This isn’t the first time these street vendors have saved my hide. I’ve forgotten tomatoes, onions, even garbage bags, all items on sale right at the intersection.
The guandu (pigeon peas) often cooked in rice here can be found on most major streets. I’ve even picked up a bag of oranges, with the rinds already peeled off, to take home to the kids.
I used to think often about how much I missed going to one store, such as a Walmart or Target, to pick up everything I need. There are a few stores here that allow you to do that, but it’s not the same. El Machetazo is the closest thing we have to a Walmart-style store here in Panama. They’ve got a supermarket, but they also have an electronics department, toy store, and furniture area. It’s a great place to pick up exercise equipment. And sure, I’ll go there every once in awhile just because it’s easy. The one in Coronado is fantastic. However, I’ve realized that for every big thing I miss from the States, like Starbucks, there are a ton of little things that keep me grounded in Panama.
I was in a mini-supermarket the other day. I went in, specifically, for a bottle of fresh coconut juice, my new favorite drink. So while I’m buying the bottled stuff, I glance to my left and see a customer perusing the aisles carrying a coconut with a straw driven through it. She was drinking right from the fruit, while doing her shopping, and her coconut was provided by the shop keep. Where in the United States can you walk into a store and walk out sipping a fresh coconut? It just doesn’t happen.
Fruits and vegetables are everywhere here, and they’re not expensive like they are in most areas of the United States. I remember when my mother in law visited us in Anchorage, Alaska. She wanted to make a Panamanian style soup. She needed a vegetable called Ñame, which is a root similar to Yucca. Only one store in town had this root, and it was a small health food store. I paid US$11 for this one ñame root that couldn’t have weighed more than two pounds. Here in Panama it costs about $.80 per pound. That’s a huge difference. In the suburbs of Chicago, it was surprisingly hard to find plantains. In Panama, they’re everywhere.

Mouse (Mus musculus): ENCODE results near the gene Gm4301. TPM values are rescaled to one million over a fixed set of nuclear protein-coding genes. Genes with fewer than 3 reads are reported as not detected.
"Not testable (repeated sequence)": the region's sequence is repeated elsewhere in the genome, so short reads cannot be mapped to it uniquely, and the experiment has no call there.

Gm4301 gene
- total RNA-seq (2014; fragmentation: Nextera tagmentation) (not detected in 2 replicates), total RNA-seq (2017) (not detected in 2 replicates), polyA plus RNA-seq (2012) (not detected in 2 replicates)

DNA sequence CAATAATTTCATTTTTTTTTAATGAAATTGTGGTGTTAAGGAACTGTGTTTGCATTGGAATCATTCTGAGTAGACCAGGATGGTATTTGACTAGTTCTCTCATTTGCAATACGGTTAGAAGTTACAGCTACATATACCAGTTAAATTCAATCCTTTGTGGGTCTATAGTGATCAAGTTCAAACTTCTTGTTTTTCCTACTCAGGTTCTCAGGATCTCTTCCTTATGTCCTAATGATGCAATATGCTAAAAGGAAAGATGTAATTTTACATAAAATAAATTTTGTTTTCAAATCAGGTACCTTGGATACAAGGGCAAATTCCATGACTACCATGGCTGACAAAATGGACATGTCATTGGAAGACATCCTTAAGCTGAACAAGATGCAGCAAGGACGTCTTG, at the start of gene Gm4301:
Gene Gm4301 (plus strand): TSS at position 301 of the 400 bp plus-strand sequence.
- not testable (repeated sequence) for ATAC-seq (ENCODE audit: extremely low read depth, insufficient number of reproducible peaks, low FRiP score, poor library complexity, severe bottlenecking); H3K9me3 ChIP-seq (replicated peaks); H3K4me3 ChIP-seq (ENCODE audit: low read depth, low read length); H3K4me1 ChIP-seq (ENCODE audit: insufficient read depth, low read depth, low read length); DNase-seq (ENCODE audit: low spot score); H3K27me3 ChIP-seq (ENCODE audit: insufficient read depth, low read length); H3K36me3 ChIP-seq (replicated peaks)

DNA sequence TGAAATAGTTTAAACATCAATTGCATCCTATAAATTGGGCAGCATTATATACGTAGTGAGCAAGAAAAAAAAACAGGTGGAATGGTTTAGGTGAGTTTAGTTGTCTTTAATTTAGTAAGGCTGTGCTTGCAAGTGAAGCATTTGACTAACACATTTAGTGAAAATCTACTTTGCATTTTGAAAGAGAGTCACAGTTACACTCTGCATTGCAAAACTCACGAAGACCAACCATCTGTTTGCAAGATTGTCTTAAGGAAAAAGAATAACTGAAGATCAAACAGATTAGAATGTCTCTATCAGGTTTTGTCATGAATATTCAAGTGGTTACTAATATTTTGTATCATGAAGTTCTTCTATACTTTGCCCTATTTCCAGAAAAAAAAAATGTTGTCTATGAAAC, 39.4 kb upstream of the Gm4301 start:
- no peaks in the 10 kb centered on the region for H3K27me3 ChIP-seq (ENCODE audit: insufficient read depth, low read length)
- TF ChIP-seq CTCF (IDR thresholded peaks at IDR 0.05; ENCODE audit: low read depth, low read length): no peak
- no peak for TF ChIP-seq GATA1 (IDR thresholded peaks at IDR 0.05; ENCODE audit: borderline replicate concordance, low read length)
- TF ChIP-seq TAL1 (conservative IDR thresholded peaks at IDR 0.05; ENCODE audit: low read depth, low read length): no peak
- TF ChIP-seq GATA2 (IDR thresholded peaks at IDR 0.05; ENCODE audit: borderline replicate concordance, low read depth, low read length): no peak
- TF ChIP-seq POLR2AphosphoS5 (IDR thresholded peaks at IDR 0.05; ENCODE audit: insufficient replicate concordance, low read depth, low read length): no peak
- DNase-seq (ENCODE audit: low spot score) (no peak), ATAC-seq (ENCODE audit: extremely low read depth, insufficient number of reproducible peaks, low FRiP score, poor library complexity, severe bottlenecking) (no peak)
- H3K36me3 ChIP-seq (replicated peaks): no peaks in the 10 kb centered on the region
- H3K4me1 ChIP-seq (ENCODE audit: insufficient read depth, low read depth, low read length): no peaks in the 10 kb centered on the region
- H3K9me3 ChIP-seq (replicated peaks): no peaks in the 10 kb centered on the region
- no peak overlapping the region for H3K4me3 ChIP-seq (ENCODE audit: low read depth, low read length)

Everywhere I’ve lived in the U.S., it would’ve cost a fortune to pack my kids’ school lunches with fresh fruit. Here it’s cheaper than anything else, and there’s so much variety. I’m still stumbling upon fruits I’ve never heard of.
Gas stations here still offer full service. It took me a little while to get used to this. I felt lazy letting someone else pump my gas. But here, it’s their job. If you don’t let them do it, they won’t get paid. I usually give them a tip, but even that isn’t mandatory. They’ll check your oil, check your tire pressure, wash your windows…in some ways living in Panama really is like living in the United States back in the 60’s.
Shopping for clothing here can be very affordable. I have broad shoulders, so most of the Panamanian-made men’s clothes won’t fit me, but if you’re a little bit smaller than I am, it’s very easy to find t-shirts for $2. Or blue jeans for $10. A pair of decent jeans in the States can run you $50. Women’s clothes are extremely affordable. I’m not going to say that the quality is equal to what you might pick up at Nordstrom or Neiman Marcus, but we’re talking t-shirts here.
Don’t get me started on medical expenses. My daughter, when she was an infant, was taken to an emergency room about five miles down the street after my wife called 911. That ambulance ride resulted in a bill of about $400. Just for the ambulance ride. Here, 911 is sort of a new concept, but if you call 911 and an ambulance takes you to the hospital, you don’t pay a penny. It’s covered by your taxes.
My co-pay back in Columbus, Ohio, was $30, and that’s a low co-pay compared to a lot of others. Here in Panama, without insurance, I went to visit a doctor about my high blood pressure. The cost of this doctor visit was $4. I visited an orthopedic specialist for problems with my back, and I was charged $40 for the visit. This was one of the top doctors in all of Panama. In San Carlos, a small town near Coronado, I went into the emergency room one night, worried about my sugar levels being high, and I walked out with a $1 bill. One dollar. Find that unbelievable? Just look at the photo above.
So while my mind wanders back to the United States from time to time, and how my life was before the recession, when I reel it back in and remind myself of the advantages here, I realize that this place makes sense for me right now…and offers a lot of promise for the future.